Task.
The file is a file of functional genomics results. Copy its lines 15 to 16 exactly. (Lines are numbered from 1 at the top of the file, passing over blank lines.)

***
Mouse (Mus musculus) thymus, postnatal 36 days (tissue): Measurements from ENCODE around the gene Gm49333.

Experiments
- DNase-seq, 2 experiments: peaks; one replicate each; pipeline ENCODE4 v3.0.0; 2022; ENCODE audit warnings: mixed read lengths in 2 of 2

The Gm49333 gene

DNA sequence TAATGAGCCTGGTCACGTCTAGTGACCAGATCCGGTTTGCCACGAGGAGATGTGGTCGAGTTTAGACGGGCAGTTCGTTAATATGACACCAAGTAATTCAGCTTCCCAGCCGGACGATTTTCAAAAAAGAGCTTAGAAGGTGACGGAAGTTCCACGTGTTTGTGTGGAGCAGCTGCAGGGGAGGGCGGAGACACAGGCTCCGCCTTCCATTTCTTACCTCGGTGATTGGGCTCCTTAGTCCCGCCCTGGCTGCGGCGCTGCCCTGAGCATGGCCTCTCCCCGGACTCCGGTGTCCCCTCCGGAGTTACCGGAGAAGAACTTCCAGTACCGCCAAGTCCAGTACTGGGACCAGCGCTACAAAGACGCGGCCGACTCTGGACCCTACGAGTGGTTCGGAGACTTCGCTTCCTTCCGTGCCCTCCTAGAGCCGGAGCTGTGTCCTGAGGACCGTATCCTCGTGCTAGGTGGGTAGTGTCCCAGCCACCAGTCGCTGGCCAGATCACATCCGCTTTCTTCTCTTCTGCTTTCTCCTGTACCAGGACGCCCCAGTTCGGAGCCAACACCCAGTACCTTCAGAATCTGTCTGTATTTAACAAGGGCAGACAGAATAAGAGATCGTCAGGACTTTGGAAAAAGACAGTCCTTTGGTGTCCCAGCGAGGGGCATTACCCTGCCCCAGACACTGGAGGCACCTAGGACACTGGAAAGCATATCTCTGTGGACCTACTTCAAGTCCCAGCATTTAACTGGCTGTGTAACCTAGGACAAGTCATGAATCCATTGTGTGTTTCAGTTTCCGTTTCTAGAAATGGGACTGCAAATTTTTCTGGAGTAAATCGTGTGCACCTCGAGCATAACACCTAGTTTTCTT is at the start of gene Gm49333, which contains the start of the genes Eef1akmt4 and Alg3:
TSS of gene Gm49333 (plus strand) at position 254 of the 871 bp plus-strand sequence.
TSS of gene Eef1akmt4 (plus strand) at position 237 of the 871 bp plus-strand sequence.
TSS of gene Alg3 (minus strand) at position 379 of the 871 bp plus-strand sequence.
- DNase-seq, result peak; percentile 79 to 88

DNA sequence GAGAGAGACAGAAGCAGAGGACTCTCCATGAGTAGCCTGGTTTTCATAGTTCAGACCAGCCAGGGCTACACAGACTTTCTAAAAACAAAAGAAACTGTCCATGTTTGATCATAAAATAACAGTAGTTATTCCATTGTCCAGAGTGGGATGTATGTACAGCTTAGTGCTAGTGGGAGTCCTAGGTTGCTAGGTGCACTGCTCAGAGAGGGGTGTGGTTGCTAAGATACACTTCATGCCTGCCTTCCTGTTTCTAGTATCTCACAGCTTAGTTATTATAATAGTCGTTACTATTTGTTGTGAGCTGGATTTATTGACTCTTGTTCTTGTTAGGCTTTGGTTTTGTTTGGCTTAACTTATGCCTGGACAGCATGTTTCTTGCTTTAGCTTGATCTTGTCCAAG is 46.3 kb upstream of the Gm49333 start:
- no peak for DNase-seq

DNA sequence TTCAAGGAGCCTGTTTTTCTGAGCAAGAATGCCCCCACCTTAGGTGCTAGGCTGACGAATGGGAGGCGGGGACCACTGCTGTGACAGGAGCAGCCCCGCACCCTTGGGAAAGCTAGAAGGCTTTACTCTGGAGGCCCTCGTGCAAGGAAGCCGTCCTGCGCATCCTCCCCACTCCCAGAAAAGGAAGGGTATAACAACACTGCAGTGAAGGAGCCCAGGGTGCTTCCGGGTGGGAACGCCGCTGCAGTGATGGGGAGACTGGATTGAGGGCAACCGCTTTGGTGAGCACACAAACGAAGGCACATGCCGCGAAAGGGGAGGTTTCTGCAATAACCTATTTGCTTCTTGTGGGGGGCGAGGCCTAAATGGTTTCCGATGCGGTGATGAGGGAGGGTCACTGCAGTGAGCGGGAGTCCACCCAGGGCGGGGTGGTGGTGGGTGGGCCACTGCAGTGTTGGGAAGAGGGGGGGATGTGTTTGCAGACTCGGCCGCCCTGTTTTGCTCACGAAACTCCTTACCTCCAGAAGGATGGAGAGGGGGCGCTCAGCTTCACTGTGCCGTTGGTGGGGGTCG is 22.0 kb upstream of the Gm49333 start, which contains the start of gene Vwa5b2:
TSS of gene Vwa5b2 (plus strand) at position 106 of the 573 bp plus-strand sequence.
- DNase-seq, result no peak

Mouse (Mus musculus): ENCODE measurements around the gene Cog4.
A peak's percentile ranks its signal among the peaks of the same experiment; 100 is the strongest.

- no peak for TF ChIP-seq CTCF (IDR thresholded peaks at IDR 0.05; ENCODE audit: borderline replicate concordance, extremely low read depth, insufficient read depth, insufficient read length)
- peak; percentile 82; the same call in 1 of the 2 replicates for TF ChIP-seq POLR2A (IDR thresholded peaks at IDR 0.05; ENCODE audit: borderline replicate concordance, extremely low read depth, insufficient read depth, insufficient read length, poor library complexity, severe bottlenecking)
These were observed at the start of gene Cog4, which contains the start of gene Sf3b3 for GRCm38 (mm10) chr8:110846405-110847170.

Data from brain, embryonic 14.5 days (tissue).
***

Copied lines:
Mouse (Mus musculus): ENCODE measurements around the gene Cog4.
A peak's percentile ranks its signal among the peaks of the same experiment; 100 is the strongest.